Child of recovering addict still harbors raw resentment

Published 8:43 am Tuesday, October 26, 2021

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Dear Abby: I’m the mother of a 36-year-old daughter. She claims I treat her younger brothers better than I treat her. I am a recovering addict — clean for 20-plus years. I was in active addiction for nine years when she was a teenager, and she has never let that go. She constantly tells me how “unfair” I am, that I never make time for her and that I don’t validate her feelings.
I have apologized many times and tried to show her I don’t treat her siblings differently. I schedule “us” time, but this is an ongoing battle, and I’m at a loss about how to fix it. How do I show her there’s no difference in the way I treat any of them? How do I reassure her that her feelings are validated? This has caused me many tearful nights. — WANTING SERENITY BACK

DEAR WANTING: Your daughter’s sense of deprivation has probably caused her many tearful nights as well. Your years of active addiction kept her from having the mother she needed as a teen. I’m sorry to say that it may have created an emptiness in her you may not be able to fill. You can’t “fix” her anger and feelings of deprivation, but that doesn’t mean SHE can’t do it herself. It may involve her joining a 12-step program, or seeking emotional counseling — if she’s willing but until she finds a way to stop trying to punish you, she will remain stuck in her anger and jealousy.
DEAR ABBY: How do I tell my sister I no longer wish to be included in family gatherings (birthdays, holidays, etc.)? What happened on my brother’s birthday was the last straw.
I have since distanced myself for several reasons. 1) I won’t waste my breath trying to explain to my parents; they won’t believe a word I say. Also, my parents are the most judgmental people I know. 2) I have no tolerance for other people’s jealousy or envy because I don’t envy or get jealous. 3) I don’t want to be surrounded by negative energy and emotional pain.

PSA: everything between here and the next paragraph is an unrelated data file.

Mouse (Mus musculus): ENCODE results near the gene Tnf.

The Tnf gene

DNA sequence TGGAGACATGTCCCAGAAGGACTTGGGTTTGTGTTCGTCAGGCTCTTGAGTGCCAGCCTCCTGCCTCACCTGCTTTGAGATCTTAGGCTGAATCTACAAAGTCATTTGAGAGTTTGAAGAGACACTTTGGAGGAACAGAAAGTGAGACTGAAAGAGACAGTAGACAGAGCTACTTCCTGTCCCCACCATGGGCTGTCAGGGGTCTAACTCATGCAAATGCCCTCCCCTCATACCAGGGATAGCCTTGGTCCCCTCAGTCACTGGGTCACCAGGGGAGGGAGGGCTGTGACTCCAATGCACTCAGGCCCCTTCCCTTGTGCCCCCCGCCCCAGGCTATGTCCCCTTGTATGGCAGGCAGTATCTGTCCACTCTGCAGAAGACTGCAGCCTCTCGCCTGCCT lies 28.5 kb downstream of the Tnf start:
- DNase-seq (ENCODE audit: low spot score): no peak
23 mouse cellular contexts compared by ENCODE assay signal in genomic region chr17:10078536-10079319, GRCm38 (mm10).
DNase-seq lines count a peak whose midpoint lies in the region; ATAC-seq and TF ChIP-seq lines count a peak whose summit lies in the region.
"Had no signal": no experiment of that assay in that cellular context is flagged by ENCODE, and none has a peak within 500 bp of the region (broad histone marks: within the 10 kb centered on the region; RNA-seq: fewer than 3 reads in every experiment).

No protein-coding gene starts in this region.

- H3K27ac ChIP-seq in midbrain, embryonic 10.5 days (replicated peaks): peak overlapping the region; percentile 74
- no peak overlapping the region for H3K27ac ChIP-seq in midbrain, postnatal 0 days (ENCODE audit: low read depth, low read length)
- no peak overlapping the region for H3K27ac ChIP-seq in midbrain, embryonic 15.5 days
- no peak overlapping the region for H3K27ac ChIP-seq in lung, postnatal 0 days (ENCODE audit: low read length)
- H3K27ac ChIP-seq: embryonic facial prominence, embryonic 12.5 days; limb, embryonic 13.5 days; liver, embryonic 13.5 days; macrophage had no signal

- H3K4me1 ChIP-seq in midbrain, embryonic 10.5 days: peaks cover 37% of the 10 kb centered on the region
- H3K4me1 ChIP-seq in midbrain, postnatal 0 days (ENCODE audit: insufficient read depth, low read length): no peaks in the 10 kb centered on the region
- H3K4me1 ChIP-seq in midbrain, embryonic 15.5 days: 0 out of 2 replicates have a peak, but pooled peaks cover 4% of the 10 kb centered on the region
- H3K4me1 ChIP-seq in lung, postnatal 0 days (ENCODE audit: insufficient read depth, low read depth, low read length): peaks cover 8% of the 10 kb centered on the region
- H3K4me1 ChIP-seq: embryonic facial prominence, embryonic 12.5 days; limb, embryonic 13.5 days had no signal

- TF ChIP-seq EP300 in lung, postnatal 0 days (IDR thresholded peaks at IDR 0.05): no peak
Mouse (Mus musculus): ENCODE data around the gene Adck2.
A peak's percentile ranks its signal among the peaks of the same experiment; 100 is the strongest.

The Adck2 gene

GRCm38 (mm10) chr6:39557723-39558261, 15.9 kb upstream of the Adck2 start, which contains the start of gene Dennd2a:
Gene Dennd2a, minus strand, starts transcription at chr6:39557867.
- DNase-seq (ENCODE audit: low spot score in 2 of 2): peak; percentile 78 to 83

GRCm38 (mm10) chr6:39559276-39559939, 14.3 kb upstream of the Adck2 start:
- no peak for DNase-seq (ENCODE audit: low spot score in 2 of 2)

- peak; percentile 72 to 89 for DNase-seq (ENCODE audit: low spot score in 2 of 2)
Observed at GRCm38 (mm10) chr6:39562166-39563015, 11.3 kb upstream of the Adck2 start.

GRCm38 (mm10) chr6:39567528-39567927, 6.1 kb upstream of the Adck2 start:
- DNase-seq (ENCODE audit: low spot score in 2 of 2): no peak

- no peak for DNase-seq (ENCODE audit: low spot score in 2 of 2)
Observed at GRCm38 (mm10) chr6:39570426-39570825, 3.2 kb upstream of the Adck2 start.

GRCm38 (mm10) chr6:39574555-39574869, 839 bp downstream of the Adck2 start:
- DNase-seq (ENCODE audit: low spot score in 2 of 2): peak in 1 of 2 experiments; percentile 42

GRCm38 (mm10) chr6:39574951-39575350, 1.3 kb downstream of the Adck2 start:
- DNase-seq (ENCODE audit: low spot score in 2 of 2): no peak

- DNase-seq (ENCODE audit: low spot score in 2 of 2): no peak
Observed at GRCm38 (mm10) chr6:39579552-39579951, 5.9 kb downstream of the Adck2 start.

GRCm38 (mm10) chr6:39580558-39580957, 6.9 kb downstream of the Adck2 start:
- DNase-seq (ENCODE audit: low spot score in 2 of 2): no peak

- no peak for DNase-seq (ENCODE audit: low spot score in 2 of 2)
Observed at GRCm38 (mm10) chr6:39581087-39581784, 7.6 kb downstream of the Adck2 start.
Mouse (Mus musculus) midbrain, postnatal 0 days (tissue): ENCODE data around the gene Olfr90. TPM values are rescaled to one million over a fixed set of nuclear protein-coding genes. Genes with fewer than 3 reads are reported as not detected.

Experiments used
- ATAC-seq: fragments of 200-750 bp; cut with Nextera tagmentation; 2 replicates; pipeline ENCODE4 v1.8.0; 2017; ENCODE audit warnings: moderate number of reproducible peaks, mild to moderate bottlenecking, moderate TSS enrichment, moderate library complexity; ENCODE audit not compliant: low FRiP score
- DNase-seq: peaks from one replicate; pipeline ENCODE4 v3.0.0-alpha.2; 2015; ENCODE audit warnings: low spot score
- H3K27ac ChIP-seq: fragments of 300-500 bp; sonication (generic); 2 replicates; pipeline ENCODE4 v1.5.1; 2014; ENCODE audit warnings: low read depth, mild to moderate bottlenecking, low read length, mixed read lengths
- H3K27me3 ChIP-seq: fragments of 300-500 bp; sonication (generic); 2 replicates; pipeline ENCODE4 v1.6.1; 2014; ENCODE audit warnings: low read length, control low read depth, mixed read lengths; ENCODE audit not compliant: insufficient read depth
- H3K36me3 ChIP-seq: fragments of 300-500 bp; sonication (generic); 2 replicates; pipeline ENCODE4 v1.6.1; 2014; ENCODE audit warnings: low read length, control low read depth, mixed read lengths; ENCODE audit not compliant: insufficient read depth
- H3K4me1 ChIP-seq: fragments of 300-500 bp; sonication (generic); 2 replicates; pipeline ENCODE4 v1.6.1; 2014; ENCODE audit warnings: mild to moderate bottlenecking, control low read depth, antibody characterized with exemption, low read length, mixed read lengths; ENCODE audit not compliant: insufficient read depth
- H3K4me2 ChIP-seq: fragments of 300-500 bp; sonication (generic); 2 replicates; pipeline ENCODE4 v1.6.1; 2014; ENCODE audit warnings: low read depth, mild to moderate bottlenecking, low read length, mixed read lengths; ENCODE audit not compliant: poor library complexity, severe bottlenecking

My sister is trying to get the family together again in spite of everything. I need her to respect my boundaries and my decision to stay away. I don’t want to have to discuss this when I have a conversation with her. I no longer wish to attend gatherings because they always end up in disruption of some kind, and then I have to take that energy home with me. Please help. — SEEKING PEACE IN ILLINOIS

DEAR SEEKING PEACE: Your sister is not a mind reader. Because you don’t want her to “bring this up” when she has a conversation with you, take the bull by the horns, explain that you won’t be attending family get-togethers and state your reasons. And when you do, tell her your mind is made up and you do not want to discuss it further. Good luck.
Dear Abby is written by Abigail Van Buren, also known as Jeanne Phillips, and was founded by her mother,
Pauline Phillips. Contact Dear Abby at or P.O. Box 69440, Los Angeles, CA 90069.
To receive a collection of Abby’s most memorable — and most frequently requested — poems and essays, send your name and mailing address, plus check or money order for $8 (U.S. funds) to: Dear Abby — Keepers Booklet, P.O. Box 447, Mount Morris, IL 61054-0447. (Shipping and handling are included in the price.)

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